Jonathan Payne's tombstone.

Samuel was elected Lucas County's first sheriff during 1849, then re-elected in 1850; Nancy Payne has the dubious distinction of another first, becoming the first permanent settler of the county to die.

According to Lucas County lore, Nancy became ill with typhoid fever during early August of 1849 at the family's isolated cabin south of what became Russell and when it became evident that death was near was brought  to the home of Abner McKinley in the Greenville neighborhood, where she did indeed pass away. Her burial reportedly was the first in Greenville Cemetery.

Jonathan, a carpenter by trade, married Lucy M.S. Olmsted in Lucas County on 12 March 1854 and they settled in Chariton, where a son, Charles, was born ca. 1858. Then Lucy died.

In the meantime, Samuel Payne had remarried --- twice. He married Julia Ann Keller on 21 June 1851, but promptly divorced her. His next try at marriage, on 9 December 1852 to Sara Lowder --- daughter of Joel and Didema (Laxton) Lowder --- endured until the end of his life and produced four additional children. After the second marriage, Samuel moved to the LaGrange neighborhood of Cedar Township and the widowed Jonathan and his son Charles apparently joined them there after Lucy's death.

Jonathan married as his second wife Angeline Turner, daughter of Jesse and Eveline (Tomlinson) Turner, on 17 February 1860 and they were enumerated in the federal census of that year as residents of the village of LaGrange with Johathan's son, Charles. A son of their own, James H. Payne, was born during 1861.

Jonathan, age 27, enlisted at LaGrange on 10 August 1861 as a corporal in Co. I, 8th Iowa Volunteer Infantry, and was mustered in Burlington on 12 September. The next spring, on 31 March, he was promoted to full sergeant. Co. I was raised for the most part in Monroe County.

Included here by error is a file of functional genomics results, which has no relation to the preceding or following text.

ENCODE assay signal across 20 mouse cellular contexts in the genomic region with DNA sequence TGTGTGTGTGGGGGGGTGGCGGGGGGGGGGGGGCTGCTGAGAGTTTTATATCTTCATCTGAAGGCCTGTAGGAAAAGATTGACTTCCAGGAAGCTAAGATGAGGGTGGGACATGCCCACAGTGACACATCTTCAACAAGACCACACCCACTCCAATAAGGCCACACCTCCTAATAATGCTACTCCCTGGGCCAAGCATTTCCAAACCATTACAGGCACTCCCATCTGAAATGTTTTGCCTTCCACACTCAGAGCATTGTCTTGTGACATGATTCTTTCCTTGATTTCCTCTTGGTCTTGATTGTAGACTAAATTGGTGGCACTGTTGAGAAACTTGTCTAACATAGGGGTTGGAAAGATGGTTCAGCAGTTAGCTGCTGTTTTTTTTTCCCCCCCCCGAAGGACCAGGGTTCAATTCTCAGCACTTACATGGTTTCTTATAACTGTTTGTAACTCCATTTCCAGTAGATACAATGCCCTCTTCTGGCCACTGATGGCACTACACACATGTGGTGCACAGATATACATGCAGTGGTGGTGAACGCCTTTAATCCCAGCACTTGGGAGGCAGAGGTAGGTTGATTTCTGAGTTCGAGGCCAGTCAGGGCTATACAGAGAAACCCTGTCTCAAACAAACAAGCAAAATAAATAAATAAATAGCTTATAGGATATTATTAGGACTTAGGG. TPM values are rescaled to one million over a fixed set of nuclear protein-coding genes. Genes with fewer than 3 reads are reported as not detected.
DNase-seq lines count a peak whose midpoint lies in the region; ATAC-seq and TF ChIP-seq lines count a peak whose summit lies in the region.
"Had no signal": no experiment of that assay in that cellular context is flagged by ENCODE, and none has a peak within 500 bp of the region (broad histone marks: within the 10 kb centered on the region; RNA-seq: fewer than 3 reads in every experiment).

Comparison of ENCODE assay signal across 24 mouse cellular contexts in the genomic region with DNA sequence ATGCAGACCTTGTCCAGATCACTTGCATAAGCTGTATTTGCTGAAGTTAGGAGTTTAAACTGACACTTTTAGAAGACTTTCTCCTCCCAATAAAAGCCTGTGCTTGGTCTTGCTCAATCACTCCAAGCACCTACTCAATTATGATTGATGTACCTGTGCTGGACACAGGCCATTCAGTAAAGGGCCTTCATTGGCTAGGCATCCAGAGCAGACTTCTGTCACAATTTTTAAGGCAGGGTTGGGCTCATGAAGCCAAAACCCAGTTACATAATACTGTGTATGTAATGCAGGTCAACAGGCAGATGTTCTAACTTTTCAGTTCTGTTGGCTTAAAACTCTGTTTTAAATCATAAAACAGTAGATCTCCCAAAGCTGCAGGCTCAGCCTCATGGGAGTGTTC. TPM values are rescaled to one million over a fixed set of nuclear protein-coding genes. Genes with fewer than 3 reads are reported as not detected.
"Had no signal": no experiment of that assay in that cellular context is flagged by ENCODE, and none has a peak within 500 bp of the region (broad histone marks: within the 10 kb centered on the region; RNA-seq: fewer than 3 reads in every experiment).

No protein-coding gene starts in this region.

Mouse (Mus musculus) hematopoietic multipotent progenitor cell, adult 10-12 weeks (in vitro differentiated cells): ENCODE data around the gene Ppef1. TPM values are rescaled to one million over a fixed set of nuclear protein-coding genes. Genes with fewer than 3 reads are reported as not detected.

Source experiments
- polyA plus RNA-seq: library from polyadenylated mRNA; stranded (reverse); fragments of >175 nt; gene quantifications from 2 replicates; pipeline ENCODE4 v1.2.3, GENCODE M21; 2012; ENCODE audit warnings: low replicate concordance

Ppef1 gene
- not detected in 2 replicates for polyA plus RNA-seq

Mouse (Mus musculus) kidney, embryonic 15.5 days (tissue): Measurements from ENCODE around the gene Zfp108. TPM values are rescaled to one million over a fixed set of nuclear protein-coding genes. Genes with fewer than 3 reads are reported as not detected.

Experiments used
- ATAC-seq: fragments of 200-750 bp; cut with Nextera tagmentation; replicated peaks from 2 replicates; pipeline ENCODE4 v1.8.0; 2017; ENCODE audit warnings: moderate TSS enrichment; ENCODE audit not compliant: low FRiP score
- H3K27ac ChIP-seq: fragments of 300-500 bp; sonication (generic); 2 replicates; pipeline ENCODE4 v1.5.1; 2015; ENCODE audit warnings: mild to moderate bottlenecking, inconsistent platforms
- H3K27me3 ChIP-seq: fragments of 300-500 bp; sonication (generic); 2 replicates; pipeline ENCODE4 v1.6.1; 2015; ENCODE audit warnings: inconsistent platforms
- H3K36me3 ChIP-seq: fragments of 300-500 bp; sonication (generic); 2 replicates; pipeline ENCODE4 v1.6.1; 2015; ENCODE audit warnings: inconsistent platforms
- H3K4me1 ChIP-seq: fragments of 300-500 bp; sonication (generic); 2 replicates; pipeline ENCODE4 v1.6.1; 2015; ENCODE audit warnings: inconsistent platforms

The Eighth Iowa was another of the Union regiments involved in the Battle of Shiloh on 6-7 April 1862 and although Jonathan survived, he was captured by Confederate forces along with most of the surviving troops  of the regiment. Imprisoned in Macon, George, he was among soldiers exchanged during November of 1862, but apparently was to ill to rejoin his unit.

Military records state that Jonathan died 18 March 1863 in St. Louis, but no details concerning the cause are given. Nor does he have a marked grave at Jefferson Barracks National Cemetery, where the Union dead buried in scattered locations in St. Louis were reburied after the war. Most likely he died of disease, perhaps after being taken off a transport ship bound upriver.

Back home in Lucas County, Angeline (Turner) Payne's mother, Eveline, died two weeks later, on April 3, 1863, and was buried on the family lot in Allen Cemetery. It may have been decided then to place a memorial tombstone on the same lot for Jonathan.

The widowed Sarah Payne married Spencer Hardy, a widower with children, on 7 November 1864 and they had seven children in quick succession before he died on 22 September 1872 near Melrose, in Monroe County. Sarah, who did not marry again, took her family first to Missouri and then to California, where she died in Placer County on 17 March 1902.

What happened to Jonathan's son, Charles, isn't known. His son, James H., accompanied his mother to Harrison County, Missouri, where they were living in 1880, but has not been traced beyond that.


James H. Turner, whose parents were Jesse and Eveline (Tomlinson) Turner, was born 9 July 1833 in Putnam County, Indiana, and accompanied his family west to the LaGrange neighborhood ca. 1856. He was enumerated there in his father's household as a farmer when the 1860 federal census was taken.

James Turner's tombstone.

James enlisted at the age of 28 at LaGrange in Co. E, 6th Iowa Volunteer Infantry on 1 July 1861 and was mustered with his regiment on 17 July in Burlington. He survived Shiloh and other engagements, but was discharged for disability on 26 May 1863.

Early the next year at home in Cedar Township he married Margaret A. Cresswell on 7 February, but died just under two years later, on 18 December 1866, most likely of causes related to his disability.

He was buried just south of the tombstone commemorating his brother-in-law Jonathan Payne. What became of his widow isn't known.

The neighboring tombstones of Jonathan Payne (left) and James Turner.